Flow Cytometry Acquisition/Analysis

All integrin, caspase, and PI samples were acquired on a FACSVantage flow cytometer (Becton Dickinson, Mountain View, California) using CELLQuest Software. Appropriate isotype controls were used with each experiment. At least 5000 events were collected per sample. Analysis was also performed using FACSExpress post data acquisition.

Statistical Analysis

All results are reported as means ± standard deviation. To evaluate the significance of the differences in cell viability and cell activation, an analysis of variance (ANOVA) was performed, followed by multiple pairwise comparisons using the Tukey’s Honest Significant Difference using Statistical Analysis Software (SAS, Cary, NC, USA). Samples were compared to cells incubated without lens or solution (no lens control) as well as to cells exposed to a PBS-soaked BA lens (PBS-BA control). Significant differences between the compounds tested are also reported. A p value of less than 0.05 was required for statistical significance. The number of experiments was equal to or greater than three and experiments were performed on different days.


While a cellulose insert can be curved and hold its shape, one of its drawbacks is that it is not transparent, and thus difficult to image. To illustrate how cells cover the entire curved surface, pictures were taken after incubation with the metabolic dye thiazoyl blue tetrazolium bromide (MTT) (Figure 2).

Figure 2. Curved stratified epithelium following exposure to MTT.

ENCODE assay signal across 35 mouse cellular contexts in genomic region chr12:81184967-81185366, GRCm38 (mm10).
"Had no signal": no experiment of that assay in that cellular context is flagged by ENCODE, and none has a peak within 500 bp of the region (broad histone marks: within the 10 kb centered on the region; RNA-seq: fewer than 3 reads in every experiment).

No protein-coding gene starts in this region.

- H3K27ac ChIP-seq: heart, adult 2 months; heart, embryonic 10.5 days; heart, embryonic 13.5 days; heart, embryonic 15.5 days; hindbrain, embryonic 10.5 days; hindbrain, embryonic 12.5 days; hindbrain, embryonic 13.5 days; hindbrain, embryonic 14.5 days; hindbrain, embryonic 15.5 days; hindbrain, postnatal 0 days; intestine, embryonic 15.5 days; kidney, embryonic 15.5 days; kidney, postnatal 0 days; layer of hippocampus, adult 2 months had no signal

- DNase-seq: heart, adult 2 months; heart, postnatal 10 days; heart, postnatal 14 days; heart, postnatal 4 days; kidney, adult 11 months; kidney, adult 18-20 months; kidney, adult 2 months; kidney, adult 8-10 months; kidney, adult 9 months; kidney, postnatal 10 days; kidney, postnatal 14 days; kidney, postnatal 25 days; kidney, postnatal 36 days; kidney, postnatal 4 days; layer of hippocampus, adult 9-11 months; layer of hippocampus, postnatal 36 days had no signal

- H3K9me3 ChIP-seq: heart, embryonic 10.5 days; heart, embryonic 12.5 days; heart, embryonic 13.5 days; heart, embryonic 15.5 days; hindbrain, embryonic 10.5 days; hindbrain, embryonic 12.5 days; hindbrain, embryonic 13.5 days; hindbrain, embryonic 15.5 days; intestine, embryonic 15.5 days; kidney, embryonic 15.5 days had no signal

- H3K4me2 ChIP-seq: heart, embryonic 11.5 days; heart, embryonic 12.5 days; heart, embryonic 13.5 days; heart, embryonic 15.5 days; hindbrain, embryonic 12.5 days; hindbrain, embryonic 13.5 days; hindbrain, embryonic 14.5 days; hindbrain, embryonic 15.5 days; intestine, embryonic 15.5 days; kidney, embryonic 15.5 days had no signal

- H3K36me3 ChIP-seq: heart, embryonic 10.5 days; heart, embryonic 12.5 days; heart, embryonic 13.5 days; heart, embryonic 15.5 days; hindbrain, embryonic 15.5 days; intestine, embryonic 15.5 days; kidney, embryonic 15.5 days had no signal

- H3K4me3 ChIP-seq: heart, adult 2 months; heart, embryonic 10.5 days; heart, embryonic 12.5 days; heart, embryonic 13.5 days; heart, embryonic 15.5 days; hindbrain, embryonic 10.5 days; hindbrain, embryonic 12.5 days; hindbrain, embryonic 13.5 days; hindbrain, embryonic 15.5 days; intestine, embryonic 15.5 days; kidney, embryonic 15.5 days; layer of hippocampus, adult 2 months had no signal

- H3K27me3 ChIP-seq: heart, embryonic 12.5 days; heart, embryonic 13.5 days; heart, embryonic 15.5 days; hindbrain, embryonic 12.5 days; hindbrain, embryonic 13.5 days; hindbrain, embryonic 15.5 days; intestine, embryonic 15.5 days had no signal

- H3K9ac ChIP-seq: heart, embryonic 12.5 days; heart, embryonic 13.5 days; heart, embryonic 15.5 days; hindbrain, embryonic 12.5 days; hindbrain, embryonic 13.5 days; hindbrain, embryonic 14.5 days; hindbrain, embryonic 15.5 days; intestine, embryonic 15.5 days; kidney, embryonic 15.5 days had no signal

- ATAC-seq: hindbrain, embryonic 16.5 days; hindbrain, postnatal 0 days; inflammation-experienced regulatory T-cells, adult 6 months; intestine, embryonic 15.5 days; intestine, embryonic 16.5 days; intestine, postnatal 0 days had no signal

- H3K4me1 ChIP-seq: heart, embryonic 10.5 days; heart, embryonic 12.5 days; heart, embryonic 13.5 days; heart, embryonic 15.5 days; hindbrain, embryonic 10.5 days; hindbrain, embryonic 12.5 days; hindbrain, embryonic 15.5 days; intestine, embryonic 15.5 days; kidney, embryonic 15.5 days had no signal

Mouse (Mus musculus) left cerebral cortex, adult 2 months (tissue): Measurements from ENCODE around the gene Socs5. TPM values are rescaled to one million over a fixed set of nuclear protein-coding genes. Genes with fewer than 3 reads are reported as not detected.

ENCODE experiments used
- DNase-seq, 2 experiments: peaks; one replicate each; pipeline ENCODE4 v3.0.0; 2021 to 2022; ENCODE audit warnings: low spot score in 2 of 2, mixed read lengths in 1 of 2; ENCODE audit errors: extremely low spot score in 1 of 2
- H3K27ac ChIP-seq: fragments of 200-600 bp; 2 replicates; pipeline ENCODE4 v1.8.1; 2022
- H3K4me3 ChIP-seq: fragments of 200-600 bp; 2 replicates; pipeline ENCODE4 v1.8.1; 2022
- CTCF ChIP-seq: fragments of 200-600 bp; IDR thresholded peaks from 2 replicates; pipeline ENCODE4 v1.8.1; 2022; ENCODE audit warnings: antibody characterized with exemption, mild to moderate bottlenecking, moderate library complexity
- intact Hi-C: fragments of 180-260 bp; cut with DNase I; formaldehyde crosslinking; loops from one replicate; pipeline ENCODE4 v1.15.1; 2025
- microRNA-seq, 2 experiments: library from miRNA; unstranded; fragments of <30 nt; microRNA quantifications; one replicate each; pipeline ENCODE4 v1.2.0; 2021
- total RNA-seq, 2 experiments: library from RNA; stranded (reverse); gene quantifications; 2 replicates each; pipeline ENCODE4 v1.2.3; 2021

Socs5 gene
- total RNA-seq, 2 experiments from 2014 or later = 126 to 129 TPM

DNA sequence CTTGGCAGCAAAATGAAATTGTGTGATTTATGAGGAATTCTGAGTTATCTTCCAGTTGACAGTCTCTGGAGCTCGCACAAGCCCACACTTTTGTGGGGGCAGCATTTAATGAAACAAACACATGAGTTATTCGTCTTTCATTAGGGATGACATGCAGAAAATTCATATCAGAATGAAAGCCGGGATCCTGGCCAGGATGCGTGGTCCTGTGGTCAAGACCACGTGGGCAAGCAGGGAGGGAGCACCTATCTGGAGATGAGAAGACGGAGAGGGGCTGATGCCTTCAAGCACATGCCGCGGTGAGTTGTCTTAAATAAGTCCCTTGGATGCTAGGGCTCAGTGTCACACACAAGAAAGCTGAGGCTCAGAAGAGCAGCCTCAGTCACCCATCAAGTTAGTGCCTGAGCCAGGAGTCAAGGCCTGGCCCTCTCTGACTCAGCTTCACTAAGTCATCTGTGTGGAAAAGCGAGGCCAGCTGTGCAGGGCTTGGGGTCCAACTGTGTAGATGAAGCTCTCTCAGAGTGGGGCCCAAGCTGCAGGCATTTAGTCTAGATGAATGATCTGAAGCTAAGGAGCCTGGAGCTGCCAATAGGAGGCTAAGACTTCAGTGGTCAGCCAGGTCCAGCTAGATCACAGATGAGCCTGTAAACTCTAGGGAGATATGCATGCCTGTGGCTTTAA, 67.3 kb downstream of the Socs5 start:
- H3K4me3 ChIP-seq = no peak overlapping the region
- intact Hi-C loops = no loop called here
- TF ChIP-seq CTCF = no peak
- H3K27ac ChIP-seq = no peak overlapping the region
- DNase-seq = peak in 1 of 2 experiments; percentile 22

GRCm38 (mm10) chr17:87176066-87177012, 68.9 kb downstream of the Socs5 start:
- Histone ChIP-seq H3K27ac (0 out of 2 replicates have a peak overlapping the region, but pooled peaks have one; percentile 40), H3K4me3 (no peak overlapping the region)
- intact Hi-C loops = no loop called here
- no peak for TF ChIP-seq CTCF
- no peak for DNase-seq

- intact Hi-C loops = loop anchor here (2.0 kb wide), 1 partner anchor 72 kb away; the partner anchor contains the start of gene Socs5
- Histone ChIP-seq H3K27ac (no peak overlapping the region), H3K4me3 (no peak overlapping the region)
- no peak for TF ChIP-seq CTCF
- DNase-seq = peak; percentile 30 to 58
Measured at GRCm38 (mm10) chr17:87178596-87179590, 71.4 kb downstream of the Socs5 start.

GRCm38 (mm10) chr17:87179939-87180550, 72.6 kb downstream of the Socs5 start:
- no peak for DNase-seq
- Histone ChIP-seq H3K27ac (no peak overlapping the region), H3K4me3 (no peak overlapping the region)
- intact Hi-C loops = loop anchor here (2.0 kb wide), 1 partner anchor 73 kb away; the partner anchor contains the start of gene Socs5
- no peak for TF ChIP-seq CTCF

Surface coverage by formazan indicates well stratified and viable cells.

Histopathologic evaluation revealed squamous epithelial cells arranged in 3 to 5 defined, relatively uniform horizontal layers, firmly attached to the underlying cellulose filter (Figure 3).

Figure 3. Squamous epithelial cells arranged in layers, firmly attached to the underlying cellulose filters.

H&E, original magnification 63X.

Cellular Metabolic Activity

As shown in Figure 4, there was no difference in viability between the BA PBS (99±10% and 102±10% at 6 and 24 hours, respectively) and the no lens controls. All BAK concentrations significantly reduced viability when compared to the BA PBS control (p<0.001). Exposure to 0.01% BAK resulted in the largest reduction in viability with values of 16% and 12% at 6 hours and 24 hours, respectively. Time was not a significant factor (p = 0.74) suggesting that any of the tested concentration of BAK could be used as a positive control at either time point.

Figure 4. Effect of BAK and PBS-soaked lens on cellular viability of curved stratified epithelium.

Cells were incubated for 6 and 24 hours with solutions of BAK or PBS-soaked contact lenses. Viability was measured by the MTT assay and is expressed as a percentage relative to cells grown in the absence of a contact lens (control). n = 5, *significantly different from BA PBS control, p<0.05. BA PBS: PBS-soaked balafilcon A lens.